Remove from the oven, sprinkle in the parsley and taste the juice. You should be able to taste everything separately within the sauce but all at once. I find that proper seasoning helps to bring these flavours out. I think this dish is fine to serve from the pan in which it was cooked.
To remove the flesh from the fish just take a spoon and cut the soft fish from the head to the tail down the middle, you can then with 2 spoons lift the fish off in chunks when all the fish from the top is gone simply lift out the backbone and you’ll be left with the boneless underside of the fish.
If you are a shellfish lover you could add a few mussels, or clams or cockles during cooking. A good accompaniment with this would be some aioli, some good bread and some spinach.
As well as dining out and attending events to see what local restaurants, suppliers and businesses have to offer, we do cook at home. Some nights are simpler affairs, with repetitive or traditional favourites like anyone enoys. Occasionally, some inspiration is needed!
With spring showing it’s face (sort’ve) and the fact we are surrounded by beautiful coastlines, we thought something a bit lighter and fishy would give enough inspiration yet still a bit of comfort in the seasonal transition. So we asked Mitch Tonks for a couple of recipes and here is the first of 3 which will be live on a Wednesday for you to enjoy and perhaps plan a suprise meal for yourself or a loved one, or even take the pressure off entertaining some weekend guests. Enjoy – LH
Mussels with Chilli, Wine and Bay
A huge favourite at The Seahorse and Rockfish. I’m not a fan of cream in mussels just their own juices and a splash of wine is good for me. Try mussels from a few different places you will be amazed at how different they can taste and eat depending on the environment from which they are harvested. I prefer those grown at sea with small shells and big silky meats.
Serves 2 to start; you will need –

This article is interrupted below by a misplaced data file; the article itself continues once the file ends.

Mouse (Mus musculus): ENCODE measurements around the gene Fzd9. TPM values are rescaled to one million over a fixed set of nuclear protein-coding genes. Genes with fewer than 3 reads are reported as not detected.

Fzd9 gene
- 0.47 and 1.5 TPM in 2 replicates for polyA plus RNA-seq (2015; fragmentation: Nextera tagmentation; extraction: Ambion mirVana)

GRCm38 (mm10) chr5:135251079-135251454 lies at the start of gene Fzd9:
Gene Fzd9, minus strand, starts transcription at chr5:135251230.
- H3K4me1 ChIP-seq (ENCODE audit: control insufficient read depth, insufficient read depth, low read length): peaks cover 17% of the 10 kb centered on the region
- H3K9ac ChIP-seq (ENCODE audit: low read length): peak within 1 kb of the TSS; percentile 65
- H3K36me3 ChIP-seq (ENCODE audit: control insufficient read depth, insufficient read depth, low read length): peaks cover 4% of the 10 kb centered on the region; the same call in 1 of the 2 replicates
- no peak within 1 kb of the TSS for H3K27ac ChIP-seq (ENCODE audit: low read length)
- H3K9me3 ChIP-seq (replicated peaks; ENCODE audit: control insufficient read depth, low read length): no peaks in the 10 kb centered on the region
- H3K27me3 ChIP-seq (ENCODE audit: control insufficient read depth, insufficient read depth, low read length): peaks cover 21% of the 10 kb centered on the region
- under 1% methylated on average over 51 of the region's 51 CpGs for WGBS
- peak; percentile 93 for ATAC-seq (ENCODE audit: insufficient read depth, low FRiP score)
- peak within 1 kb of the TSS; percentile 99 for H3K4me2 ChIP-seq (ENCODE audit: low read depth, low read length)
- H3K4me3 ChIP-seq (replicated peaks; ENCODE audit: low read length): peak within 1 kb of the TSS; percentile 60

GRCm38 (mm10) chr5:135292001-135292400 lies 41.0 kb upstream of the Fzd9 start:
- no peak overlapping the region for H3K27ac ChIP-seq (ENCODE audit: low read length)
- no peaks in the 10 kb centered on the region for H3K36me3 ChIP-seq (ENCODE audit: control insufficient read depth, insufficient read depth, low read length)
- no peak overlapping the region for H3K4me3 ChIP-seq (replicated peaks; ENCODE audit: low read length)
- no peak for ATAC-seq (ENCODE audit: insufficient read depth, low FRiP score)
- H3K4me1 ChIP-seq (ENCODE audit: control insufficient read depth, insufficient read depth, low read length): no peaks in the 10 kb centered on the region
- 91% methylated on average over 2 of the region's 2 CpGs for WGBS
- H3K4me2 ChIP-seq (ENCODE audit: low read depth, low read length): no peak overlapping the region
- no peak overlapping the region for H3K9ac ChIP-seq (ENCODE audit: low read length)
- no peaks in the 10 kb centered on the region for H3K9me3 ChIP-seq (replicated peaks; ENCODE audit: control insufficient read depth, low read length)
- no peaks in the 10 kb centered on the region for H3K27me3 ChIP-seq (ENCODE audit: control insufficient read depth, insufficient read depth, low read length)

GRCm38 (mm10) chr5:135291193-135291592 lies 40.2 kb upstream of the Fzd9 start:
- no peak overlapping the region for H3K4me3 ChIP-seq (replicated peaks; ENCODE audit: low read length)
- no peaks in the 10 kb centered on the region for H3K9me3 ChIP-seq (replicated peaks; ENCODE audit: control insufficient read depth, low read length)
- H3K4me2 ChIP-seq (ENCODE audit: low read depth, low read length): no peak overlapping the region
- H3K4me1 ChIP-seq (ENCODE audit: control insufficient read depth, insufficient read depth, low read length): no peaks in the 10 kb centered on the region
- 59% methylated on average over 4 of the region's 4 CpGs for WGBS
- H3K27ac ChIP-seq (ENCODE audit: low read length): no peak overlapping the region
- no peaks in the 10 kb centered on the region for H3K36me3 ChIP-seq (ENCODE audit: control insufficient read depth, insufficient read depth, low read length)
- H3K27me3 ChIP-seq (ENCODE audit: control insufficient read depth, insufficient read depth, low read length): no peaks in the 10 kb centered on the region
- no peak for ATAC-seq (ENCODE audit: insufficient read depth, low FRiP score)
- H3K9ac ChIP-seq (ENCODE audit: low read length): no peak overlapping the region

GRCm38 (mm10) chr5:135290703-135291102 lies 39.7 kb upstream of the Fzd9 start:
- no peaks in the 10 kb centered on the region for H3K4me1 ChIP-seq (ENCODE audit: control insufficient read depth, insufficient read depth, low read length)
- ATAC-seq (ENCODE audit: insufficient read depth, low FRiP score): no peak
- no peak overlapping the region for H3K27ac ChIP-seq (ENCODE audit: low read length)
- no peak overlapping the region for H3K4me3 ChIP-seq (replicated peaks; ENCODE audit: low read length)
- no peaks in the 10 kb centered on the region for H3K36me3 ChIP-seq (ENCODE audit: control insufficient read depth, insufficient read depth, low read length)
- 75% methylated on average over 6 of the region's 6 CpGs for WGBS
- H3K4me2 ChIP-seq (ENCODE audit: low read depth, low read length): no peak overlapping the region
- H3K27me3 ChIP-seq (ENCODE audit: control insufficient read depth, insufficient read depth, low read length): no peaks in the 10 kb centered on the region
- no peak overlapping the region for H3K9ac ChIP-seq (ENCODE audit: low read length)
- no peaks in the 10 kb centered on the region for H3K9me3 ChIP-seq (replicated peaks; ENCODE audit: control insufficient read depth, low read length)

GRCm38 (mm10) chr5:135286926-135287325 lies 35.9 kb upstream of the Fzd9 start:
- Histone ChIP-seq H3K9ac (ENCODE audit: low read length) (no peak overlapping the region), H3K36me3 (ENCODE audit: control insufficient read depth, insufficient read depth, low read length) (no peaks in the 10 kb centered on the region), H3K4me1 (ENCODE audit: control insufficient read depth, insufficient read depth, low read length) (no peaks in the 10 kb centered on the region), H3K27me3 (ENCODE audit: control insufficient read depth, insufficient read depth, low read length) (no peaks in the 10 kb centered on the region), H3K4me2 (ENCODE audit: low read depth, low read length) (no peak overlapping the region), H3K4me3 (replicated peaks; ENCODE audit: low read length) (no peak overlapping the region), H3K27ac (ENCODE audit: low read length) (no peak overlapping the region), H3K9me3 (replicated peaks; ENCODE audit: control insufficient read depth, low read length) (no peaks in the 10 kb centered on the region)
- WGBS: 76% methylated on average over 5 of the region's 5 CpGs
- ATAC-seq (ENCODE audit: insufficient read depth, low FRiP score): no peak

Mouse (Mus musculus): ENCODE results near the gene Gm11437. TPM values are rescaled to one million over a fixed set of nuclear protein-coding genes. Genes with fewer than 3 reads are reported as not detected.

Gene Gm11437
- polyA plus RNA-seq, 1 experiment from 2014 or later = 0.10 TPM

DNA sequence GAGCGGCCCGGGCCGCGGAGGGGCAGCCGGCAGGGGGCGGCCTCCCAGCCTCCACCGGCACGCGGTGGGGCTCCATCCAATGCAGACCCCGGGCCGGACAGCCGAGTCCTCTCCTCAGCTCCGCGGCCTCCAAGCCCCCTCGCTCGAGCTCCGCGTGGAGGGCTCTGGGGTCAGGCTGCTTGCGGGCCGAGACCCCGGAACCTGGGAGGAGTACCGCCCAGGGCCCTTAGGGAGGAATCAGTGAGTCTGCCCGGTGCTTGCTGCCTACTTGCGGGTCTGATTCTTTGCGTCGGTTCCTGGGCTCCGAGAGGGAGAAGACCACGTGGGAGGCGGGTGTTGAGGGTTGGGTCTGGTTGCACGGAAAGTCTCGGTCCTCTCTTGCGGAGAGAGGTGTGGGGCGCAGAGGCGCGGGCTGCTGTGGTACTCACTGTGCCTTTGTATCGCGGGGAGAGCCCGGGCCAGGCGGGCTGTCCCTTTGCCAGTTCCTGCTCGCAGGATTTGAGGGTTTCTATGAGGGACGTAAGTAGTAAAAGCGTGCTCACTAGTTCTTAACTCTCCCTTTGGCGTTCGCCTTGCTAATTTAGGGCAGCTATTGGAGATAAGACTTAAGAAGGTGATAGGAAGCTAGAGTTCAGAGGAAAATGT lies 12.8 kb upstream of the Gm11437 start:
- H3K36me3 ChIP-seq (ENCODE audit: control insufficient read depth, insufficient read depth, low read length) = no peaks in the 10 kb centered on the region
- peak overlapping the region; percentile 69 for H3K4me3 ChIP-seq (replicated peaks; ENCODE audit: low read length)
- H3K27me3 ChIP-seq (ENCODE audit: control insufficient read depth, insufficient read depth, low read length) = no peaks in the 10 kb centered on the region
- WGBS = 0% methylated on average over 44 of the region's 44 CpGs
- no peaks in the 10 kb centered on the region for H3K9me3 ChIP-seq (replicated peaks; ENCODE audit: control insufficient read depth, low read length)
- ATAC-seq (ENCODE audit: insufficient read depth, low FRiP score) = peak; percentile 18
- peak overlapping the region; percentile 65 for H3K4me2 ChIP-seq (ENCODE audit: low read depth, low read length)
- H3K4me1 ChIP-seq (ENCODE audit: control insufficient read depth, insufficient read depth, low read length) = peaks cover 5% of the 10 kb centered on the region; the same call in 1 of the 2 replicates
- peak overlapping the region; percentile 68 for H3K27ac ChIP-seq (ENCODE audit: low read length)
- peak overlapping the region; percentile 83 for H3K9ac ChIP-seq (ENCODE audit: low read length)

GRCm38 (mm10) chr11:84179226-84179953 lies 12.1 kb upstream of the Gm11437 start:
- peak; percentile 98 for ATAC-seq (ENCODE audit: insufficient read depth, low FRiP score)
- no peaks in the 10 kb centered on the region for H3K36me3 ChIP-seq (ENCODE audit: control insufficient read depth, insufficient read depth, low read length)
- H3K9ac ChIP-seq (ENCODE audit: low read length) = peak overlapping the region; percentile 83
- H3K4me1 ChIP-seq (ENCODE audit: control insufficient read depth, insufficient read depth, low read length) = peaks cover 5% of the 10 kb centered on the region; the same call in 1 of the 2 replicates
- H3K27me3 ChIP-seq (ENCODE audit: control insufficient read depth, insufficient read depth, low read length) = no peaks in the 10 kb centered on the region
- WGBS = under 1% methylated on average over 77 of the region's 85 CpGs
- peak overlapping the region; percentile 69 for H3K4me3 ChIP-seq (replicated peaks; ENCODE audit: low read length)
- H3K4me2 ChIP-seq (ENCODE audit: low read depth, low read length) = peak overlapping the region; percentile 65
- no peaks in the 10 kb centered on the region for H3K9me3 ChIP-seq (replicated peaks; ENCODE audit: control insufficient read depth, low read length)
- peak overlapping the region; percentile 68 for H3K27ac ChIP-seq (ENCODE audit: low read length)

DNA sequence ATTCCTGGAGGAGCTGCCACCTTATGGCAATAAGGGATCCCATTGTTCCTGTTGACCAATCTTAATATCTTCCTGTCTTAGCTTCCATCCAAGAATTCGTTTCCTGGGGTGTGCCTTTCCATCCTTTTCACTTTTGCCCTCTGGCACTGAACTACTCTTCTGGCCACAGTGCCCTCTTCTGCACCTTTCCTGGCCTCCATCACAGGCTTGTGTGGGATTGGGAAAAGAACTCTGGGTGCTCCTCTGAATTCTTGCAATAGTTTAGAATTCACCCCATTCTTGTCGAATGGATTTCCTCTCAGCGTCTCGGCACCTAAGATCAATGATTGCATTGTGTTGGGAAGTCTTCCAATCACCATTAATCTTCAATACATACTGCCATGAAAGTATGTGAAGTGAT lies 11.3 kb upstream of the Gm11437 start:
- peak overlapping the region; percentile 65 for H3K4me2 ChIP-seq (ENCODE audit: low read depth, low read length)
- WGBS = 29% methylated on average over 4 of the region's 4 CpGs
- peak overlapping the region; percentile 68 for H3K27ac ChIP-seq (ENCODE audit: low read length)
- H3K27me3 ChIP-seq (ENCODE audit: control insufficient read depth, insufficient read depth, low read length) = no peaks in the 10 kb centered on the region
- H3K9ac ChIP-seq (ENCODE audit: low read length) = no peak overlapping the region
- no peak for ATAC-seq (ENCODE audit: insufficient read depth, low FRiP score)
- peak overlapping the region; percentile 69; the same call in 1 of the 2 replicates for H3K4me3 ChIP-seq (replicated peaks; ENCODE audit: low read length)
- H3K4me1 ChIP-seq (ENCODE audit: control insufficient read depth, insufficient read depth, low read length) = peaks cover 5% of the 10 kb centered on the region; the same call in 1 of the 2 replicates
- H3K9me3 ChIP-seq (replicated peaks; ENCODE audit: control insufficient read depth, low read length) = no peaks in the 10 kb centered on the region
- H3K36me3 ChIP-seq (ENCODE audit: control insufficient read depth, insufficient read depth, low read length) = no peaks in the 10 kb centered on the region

Allow 350gm per person, ensure they are washed and beards pulled off
2 bay leaves
2 small dried birdseye chillis
1 shallot very finely chopped
Good knob of butter
Handful finely chopped parsley
Splash of wine
Clove garlic finely chopped
Tablespoon of Olive oil
Melt the butter and olive oil in a pan and add the shallots and garlic to soften. Add the parsley and bay and crumble in the chilli.
Add the mussels and toss in a pan to coat the shells well. Add the wine, cover and allow the mussels to steam open, discard any that don’t. Pour into a bowl and serve with crusty, grilled or fried bread.
Circa 1924 is already one of my favourites out of all the chains and independents. I have enjoyed their Express Lunch a few times (see my review here), taking friends with to show my ‘secret’ off. But this place should be far from a secret – it deserves to be found and filled with both diners and drinkers.
On this occasion I was invited for dinner; the interior has recently had a slight refurb to make the downstairs more diner focussed by removing the bar area, with upstairs fulfilling that part of the business with live music sessions every Friday. The upstairs is beautiful, with apex beamed ceilings, it’s cool yet cosy and a great place for a date or group gathering.
On a chilly Saturday night, we ventured out on the bus with our 6 year old son, so that we could enjoy a drink or two.
I always struggle to choose what to eat here; I would eat it all – it all sounds so delicious and there is a nice selection of meat, fish and vegetarian options. Of course, as important as the food is the drinks offering, which is extensive too – wines, soft drinks, craft beers and cocktails.I had no hesitation in choosing my favourite Espresso Martini and Steve made a special request for a Margherita.
So on to the food!
Whilst deciding, and due to having an ever -hungry child, we had some bread to start. It was lovely selection with some high quality butter and ewas consumed with gusto.
For starters I opted for Cured Loin Of Local Venison with Västerbotten cheese, wild mushrooms & lingonberry coulis whilst Steve chose the Crispy Softshell Crab with spring onion, house sweet chilli & wasabi. As ever, I had trouble choosing between the venison and the bisque so ‘blow it’, we order the Brixham Crab Bisque with butter poached king prawns & homemade bread as well to share.
The venison was soft and tasty, with a tang from the cheese and sweetness from the coulis. The softshell crab was beautifully crisp, texturally soft inside and sweet – really yummy. The bisque had a good amount of depth to it with two very plump and sweet prawns. A delightful start to our meal.
For mains I went for the Rump Of Local Lamb with roasted garlic purée,buckwheat pancakes & sour cream and Steve had his name on the Local Fillet Of Beef served with potato muffin, tenderstem broccoli & red wine jus. Our son enjoyed the starter softshell crab along with a side of skin on fries which he rated highly!
Both meats were cooked perfectly, were soft and full of flavour with no chewy bits in sight. Muffins and pancakes were light and all the elements worked well together. We were also enticed by the option of adding surf to our turf and enjoyed two fried oysters, which were absolutely delightful – something I have always wanted to try.